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  #21  
Old 08-11-2016, 04:46 PM
angryleslieknope angryleslieknope is offline
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Originally Posted by redearedslider View Post
I can tell you from experience that at least the site sponsor will.
Yeah, DW Simpson posted a job and I filled the info form and one of their EL folks called me and we chatted for about 15 minutes. Nothing super exciting.
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  #22  
Old 08-11-2016, 04:54 PM
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AbedNadir AbedNadir is offline
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if you get priced out of entry level jobs, then try to get a non-entry level job? isn't that better?
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  #23  
Old 08-11-2016, 04:58 PM
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Originally Posted by Lorenzo Von Matterhorn View Post
I've never even heard of a recruiter talking to EL candidates..

Either way, every single EL candidate out there has at least two exams. With three exams, a company may end up having to pay you an extra couple thousand bucks in starting salary.. Depending on the student program at the company, that would probably cost them less than hiring a two exam student, then paying for all their study materials, exam fees and days off for studying for the third exam.

Get through your exams as quickly as possible. Worry about slowing down when you're done with P, FM, MFE and C, and need to know whether or not your CAS or SOA before moving on.


Race to four exams. There is very little reason not to. You wont price yourself out of a job. The likely scenario is that the employer would just offer you less and get a candidate with more exams for cheaper (assuming all else equal).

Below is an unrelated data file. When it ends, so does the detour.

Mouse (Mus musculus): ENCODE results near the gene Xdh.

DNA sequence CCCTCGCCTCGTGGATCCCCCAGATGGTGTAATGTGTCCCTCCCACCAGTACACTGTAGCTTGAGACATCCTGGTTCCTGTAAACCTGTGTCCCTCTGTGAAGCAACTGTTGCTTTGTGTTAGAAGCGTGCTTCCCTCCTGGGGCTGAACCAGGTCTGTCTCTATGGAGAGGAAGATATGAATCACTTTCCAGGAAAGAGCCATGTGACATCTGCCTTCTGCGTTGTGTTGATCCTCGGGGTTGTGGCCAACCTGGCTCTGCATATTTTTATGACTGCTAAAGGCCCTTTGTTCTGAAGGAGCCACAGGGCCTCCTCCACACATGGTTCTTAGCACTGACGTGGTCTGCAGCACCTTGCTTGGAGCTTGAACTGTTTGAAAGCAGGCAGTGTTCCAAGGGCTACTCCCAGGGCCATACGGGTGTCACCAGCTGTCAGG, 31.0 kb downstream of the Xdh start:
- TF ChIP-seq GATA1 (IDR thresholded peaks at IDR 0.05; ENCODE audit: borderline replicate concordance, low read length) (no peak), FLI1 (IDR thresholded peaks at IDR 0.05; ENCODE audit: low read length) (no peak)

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  #24  
Old 08-11-2016, 05:36 PM
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Originally Posted by AbedNadir View Post
if you get priced out of entry level jobs, then try to get a non-entry level job? isn't that better?
there was a guy who used to post a lot maybe a couple months ago who kept applying to mid level jobs with <1 year experience and couldn't figure out why he wasn't getting any of them
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ASM does not have a discussion of stimulation, but considering how boring the manual is, maybe it would be a good idea.
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  #25  
Old 08-23-2016, 03:22 PM
Hartke Hartke is offline
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We had a candidate come in saying he wasn't studying for an exam, but could easily pass one if wanted. He hadn't passed an exam in over a year. He was overconfident about everything, but had clearly done no research about our company or the position. Dropped several F bombs during the lunch interview.

Doesnt sound like the OP, but usually I like to see recent exam progress and an active desire to continue that process (IE have your next exam sitting setup)
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  #26  
Old 08-23-2016, 03:38 PM